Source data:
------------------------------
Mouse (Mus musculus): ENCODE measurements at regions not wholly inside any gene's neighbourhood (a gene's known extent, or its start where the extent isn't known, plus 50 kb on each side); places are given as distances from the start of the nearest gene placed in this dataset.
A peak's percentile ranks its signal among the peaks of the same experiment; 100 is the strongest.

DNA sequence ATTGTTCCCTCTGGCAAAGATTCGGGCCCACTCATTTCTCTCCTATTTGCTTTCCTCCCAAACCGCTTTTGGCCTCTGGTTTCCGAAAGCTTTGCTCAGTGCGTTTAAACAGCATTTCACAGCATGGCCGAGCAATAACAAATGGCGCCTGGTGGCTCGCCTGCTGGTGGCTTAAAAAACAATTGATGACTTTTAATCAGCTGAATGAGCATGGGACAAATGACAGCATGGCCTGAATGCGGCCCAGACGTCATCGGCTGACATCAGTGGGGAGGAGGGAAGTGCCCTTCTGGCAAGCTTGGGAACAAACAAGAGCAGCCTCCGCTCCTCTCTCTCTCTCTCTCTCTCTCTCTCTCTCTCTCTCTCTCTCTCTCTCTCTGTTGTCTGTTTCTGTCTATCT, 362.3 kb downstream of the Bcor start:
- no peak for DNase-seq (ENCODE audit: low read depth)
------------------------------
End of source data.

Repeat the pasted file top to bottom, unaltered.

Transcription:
Mouse (Mus musculus): ENCODE measurements at regions not wholly inside any gene's neighbourhood (a gene's known extent, or its start where the extent isn't known, plus 50 kb on each side); places are given as distances from the start of the nearest gene placed in this dataset.
A peak's percentile ranks its signal among the peaks of the same experiment; 100 is the strongest.

DNA sequence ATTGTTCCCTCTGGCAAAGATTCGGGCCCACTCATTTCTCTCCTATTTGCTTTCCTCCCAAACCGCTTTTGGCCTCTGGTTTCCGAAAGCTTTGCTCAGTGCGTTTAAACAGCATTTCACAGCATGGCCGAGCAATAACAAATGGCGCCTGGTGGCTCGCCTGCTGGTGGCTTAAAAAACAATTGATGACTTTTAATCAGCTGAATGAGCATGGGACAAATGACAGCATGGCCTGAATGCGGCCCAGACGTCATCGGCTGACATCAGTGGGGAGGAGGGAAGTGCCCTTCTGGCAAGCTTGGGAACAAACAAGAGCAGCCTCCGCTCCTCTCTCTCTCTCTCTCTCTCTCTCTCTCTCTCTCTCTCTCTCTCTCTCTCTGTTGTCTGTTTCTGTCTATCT, 362.3 kb downstream of the Bcor start:
- no peak for DNase-seq (ENCODE audit: low read depth)